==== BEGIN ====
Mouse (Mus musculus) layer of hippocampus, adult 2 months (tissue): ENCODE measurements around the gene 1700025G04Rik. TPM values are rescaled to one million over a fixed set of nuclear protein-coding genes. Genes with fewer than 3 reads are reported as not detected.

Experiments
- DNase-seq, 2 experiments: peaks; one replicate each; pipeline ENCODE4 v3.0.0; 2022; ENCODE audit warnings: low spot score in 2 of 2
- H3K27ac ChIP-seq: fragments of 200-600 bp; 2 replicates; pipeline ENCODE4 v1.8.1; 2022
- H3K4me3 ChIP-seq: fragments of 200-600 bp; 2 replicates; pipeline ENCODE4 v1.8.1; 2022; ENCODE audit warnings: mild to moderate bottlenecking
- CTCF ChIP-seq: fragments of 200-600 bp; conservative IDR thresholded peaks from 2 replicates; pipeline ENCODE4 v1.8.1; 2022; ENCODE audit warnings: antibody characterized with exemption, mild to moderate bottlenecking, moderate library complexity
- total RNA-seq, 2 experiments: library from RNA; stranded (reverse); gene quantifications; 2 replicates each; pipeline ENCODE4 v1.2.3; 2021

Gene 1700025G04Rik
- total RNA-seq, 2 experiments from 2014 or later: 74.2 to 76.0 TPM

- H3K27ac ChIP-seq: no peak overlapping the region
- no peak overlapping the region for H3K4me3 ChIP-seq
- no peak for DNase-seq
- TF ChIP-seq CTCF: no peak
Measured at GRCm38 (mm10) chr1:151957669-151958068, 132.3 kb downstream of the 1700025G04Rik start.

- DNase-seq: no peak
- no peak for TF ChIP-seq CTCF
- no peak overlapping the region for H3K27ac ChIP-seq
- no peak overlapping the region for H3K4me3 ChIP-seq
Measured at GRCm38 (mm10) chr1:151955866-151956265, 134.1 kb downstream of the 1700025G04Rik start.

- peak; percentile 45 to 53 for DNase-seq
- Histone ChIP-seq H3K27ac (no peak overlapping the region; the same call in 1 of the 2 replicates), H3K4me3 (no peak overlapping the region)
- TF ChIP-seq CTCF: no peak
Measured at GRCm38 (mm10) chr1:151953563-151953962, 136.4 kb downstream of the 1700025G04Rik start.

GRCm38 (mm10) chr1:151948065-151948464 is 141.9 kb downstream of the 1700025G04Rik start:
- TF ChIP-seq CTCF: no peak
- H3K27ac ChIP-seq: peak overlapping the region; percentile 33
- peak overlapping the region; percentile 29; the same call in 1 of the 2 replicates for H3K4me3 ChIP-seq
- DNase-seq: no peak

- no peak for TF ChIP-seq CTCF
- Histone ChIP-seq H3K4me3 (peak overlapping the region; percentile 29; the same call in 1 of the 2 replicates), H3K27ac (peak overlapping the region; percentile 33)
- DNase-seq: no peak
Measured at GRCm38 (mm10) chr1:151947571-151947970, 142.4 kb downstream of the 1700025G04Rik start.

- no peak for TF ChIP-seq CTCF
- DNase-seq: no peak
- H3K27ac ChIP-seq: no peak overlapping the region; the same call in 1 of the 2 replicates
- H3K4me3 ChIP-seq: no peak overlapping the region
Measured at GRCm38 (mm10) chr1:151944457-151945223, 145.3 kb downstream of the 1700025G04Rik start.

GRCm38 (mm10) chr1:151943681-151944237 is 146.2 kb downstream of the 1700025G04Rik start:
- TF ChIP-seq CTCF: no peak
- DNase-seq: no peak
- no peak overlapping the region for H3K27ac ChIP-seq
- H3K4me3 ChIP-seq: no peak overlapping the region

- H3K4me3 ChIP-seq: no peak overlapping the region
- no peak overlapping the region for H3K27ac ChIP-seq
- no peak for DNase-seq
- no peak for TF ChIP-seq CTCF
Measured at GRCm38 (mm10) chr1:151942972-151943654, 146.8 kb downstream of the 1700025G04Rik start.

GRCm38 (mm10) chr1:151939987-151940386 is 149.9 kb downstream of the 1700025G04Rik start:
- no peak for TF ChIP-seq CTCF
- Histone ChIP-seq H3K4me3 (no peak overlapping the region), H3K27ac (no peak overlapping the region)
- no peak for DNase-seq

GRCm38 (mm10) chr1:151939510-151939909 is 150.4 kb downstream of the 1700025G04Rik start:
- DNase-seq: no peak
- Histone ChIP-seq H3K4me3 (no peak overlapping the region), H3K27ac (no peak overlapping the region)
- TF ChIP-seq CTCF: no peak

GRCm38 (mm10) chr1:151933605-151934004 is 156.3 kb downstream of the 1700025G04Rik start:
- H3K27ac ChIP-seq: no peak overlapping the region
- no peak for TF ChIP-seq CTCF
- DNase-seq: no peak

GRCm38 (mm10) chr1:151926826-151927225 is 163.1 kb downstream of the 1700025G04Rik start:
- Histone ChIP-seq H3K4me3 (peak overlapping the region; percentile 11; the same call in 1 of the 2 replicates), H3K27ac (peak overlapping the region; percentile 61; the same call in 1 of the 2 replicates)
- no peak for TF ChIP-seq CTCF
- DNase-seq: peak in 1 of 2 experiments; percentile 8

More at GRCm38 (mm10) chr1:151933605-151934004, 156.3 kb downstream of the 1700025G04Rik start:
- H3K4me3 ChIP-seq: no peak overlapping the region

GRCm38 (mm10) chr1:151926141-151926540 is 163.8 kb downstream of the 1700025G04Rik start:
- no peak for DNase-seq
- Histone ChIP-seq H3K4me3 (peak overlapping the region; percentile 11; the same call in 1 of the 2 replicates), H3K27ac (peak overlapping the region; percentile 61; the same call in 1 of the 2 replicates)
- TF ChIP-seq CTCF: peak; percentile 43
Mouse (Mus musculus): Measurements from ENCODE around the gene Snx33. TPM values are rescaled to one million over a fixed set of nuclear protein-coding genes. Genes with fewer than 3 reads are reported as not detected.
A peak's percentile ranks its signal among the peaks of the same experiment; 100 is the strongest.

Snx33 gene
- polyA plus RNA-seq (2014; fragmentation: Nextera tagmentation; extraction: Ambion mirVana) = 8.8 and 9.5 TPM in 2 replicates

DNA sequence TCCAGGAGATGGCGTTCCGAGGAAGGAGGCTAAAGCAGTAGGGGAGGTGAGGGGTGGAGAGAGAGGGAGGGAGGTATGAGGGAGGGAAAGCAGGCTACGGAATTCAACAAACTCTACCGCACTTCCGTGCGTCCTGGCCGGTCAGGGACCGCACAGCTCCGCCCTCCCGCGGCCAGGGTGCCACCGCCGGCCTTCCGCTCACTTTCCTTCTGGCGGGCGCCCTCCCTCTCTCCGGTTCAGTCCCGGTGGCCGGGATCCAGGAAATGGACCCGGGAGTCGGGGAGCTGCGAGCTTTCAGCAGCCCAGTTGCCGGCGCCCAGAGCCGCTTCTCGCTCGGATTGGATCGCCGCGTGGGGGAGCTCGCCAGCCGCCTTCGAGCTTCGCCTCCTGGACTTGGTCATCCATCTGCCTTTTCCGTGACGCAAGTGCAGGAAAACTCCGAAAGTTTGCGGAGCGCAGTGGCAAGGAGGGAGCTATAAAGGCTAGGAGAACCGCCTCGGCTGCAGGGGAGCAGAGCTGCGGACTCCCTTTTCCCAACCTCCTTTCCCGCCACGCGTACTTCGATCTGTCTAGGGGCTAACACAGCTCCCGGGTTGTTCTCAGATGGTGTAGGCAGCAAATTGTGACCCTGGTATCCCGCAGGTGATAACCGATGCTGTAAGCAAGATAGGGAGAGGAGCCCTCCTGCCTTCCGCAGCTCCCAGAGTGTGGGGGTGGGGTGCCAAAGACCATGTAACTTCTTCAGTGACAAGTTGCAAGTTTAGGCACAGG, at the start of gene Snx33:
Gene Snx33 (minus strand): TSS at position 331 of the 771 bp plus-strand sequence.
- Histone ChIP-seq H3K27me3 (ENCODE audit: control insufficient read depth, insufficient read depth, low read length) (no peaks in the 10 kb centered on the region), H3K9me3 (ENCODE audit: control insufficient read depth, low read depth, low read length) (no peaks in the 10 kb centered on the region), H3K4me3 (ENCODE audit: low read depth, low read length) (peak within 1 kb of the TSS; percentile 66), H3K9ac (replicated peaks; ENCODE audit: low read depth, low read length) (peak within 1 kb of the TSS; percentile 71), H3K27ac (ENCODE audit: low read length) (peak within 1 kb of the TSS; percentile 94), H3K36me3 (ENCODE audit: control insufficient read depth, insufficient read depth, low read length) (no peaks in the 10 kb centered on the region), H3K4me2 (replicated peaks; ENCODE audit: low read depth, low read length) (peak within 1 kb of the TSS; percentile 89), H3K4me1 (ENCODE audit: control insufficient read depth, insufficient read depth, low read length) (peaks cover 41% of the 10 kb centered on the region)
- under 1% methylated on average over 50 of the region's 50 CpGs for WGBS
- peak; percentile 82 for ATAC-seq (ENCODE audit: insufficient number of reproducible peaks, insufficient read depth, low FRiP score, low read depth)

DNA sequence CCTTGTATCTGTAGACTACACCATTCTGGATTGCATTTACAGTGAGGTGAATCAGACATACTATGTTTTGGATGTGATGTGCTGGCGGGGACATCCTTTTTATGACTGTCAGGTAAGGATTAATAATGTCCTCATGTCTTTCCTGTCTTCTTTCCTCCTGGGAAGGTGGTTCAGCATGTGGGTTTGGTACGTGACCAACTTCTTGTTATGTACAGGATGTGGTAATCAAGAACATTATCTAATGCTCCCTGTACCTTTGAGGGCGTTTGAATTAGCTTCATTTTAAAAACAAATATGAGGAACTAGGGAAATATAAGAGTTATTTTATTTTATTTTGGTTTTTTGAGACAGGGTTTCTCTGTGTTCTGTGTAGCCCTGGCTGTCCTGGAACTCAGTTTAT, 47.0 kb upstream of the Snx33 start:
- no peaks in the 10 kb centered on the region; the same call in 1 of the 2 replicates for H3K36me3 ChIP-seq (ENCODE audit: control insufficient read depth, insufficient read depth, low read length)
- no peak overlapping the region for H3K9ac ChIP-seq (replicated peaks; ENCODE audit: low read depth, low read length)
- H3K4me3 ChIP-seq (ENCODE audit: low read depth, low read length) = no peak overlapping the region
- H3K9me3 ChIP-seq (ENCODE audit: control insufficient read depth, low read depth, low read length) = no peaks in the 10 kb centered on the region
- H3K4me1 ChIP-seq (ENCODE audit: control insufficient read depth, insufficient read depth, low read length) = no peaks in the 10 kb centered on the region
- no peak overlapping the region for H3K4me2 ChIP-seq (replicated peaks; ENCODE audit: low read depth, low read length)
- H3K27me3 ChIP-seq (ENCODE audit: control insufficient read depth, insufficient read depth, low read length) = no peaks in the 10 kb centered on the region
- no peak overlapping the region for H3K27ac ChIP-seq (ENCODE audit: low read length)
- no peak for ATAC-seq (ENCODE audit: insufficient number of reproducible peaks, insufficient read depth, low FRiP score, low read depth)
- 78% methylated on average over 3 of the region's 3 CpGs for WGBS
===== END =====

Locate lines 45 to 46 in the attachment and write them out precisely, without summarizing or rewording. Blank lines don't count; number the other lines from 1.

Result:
- no peak for DNase-seq
- no peak for TF ChIP-seq CTCF